Have we ever walked a mile in their shoes? Or dared to imagine what it’s like to exist as a 16-year-old born into an open-air prison, where the ominous thunder of bombs punctuates our daily life, where drones and jets replace the clear blue skies, and where every step we take is scrutinised by an all-seeing, AI-powered military force? Can we fathom the despair of enduring hunger, no electricity, no clean water and no heat, all not due to natural disasters or poverty but because of a cruel, racist, man-made blockade?
Do we imagine being born into having no-rights… into a reality where some US-American nationals or British nationals have seized our lands and our homes and settled in it, living mere metres away from us, revelling in a paradise of privileges, while we are relegated to the margins of life? How does it feel when we’ve been stripped of everything we once owned, of the very essence of who we are and could have become if given the chance? What would our life look like when “normalcy” equates to death, terror, apartheid, air raids, bloodshed, and ceaseless destruction?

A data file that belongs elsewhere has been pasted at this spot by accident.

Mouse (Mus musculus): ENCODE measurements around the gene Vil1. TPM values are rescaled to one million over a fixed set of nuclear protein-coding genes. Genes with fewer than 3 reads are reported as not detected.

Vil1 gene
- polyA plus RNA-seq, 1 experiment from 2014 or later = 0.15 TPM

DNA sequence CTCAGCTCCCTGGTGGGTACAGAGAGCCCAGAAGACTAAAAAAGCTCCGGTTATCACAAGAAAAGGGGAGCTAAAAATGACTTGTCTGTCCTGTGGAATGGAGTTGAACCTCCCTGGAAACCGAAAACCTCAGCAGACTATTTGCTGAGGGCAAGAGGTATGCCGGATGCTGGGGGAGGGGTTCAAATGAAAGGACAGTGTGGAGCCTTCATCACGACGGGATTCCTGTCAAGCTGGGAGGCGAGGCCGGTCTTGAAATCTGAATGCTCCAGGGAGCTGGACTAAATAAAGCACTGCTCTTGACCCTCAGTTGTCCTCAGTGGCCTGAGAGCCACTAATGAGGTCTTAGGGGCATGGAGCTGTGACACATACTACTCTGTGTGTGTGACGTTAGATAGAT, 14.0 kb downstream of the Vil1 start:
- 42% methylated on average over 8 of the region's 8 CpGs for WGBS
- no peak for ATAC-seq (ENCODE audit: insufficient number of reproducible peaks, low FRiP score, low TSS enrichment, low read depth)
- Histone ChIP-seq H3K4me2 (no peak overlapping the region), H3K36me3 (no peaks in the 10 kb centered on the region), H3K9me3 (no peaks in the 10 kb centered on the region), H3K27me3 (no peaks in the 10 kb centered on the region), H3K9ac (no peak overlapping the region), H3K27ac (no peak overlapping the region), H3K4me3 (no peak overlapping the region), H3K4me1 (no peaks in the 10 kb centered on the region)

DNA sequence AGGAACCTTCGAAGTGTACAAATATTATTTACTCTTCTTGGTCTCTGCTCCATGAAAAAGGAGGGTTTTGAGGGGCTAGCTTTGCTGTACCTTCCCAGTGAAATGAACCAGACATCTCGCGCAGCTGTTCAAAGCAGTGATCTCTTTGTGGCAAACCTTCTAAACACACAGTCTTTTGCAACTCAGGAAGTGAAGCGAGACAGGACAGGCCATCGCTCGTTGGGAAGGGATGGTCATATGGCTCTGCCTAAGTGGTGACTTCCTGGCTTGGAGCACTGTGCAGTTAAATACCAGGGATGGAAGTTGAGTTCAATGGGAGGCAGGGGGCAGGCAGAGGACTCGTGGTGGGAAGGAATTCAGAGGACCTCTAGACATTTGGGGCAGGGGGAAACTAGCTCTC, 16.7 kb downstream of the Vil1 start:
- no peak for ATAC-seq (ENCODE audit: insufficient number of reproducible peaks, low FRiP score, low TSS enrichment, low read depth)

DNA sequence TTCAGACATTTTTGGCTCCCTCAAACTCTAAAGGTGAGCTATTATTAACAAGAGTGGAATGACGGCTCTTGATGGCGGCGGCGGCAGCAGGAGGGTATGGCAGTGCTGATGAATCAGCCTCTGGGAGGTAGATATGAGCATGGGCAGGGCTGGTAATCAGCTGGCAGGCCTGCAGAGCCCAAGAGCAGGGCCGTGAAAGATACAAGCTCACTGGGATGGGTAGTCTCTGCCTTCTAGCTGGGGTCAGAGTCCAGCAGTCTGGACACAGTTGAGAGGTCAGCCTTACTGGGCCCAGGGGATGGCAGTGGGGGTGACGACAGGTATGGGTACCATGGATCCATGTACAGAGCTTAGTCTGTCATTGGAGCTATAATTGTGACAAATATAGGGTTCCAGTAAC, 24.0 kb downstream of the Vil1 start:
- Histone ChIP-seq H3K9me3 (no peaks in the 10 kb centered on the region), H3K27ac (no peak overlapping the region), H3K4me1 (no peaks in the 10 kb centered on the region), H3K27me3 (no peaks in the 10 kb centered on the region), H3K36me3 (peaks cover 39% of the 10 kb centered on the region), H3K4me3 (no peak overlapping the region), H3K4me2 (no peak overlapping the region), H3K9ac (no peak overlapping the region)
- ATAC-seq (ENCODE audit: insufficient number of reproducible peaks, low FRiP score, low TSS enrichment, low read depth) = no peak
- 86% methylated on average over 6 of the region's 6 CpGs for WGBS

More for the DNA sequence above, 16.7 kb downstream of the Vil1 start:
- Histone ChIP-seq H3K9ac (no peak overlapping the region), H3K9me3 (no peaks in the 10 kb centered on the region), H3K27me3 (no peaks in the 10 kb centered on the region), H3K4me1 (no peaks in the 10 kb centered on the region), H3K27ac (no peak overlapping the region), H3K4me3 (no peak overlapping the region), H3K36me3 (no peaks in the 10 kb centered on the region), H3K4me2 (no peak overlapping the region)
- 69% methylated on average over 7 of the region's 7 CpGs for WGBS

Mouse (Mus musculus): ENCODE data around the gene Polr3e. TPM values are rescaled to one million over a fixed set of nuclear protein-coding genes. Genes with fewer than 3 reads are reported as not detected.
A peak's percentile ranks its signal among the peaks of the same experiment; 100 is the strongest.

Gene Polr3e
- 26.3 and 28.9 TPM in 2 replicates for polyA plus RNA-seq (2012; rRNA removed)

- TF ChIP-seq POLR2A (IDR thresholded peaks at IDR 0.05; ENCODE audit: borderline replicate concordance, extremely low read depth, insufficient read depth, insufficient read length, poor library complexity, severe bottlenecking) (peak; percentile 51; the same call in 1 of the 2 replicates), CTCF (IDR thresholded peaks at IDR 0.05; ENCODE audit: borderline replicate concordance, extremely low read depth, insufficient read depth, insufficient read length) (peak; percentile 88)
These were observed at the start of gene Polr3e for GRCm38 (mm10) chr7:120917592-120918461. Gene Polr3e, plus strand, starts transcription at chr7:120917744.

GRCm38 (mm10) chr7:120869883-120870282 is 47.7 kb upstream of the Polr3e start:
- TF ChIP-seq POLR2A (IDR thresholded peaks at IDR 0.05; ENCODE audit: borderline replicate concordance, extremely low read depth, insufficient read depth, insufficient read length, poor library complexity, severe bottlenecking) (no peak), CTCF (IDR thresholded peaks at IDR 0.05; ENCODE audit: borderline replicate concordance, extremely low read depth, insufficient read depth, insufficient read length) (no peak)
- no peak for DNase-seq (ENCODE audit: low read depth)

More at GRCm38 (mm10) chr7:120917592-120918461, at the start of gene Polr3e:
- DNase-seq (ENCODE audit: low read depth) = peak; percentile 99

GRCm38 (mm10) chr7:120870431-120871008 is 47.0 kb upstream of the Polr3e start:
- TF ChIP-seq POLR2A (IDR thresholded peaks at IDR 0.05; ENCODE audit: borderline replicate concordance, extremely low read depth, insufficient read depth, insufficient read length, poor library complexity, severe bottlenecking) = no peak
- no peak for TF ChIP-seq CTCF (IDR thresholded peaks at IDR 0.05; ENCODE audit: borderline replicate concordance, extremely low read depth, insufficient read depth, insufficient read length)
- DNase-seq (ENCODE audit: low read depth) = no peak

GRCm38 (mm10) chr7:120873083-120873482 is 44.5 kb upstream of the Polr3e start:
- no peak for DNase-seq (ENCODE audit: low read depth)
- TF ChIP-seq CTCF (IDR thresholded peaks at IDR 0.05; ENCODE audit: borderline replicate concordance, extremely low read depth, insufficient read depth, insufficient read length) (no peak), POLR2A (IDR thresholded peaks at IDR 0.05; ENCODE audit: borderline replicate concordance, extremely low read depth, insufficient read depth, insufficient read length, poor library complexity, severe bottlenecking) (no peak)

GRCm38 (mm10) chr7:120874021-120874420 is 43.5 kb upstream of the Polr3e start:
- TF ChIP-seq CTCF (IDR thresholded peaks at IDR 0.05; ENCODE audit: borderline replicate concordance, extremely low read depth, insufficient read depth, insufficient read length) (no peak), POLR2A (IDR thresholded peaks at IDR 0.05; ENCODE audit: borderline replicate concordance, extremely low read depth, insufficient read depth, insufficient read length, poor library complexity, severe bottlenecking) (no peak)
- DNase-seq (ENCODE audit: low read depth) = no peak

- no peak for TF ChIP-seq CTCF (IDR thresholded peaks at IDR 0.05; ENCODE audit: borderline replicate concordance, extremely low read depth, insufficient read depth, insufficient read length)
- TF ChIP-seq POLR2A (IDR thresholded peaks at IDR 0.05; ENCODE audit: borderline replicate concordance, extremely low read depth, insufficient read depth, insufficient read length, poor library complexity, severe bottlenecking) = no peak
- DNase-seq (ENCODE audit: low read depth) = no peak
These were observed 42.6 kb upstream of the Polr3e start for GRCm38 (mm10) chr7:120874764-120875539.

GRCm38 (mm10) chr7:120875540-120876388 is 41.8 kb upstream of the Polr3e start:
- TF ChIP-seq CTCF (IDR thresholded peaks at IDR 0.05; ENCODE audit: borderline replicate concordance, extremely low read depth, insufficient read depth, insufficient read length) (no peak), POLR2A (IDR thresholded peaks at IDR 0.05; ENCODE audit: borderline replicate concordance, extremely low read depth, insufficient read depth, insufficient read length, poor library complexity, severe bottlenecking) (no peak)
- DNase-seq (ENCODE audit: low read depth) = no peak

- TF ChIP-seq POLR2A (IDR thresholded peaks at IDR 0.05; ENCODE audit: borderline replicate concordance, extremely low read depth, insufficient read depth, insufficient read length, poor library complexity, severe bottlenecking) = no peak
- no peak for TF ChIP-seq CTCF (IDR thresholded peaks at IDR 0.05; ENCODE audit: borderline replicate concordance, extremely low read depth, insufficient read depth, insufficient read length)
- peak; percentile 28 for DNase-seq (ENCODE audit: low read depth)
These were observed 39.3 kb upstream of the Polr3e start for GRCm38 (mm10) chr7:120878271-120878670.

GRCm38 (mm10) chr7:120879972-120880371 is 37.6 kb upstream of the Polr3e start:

What would we do after the sight of baby brother’s insides exposed after he got killed when an Israeli rocket targeted our home or witnessing little sister lose her eye and limp in an explosion?
How does it feel knowing our future is non-existent, our past is being rewritten by those who control the narrative, and our present is a precarious tightrope walk between survival and the abyss of violence?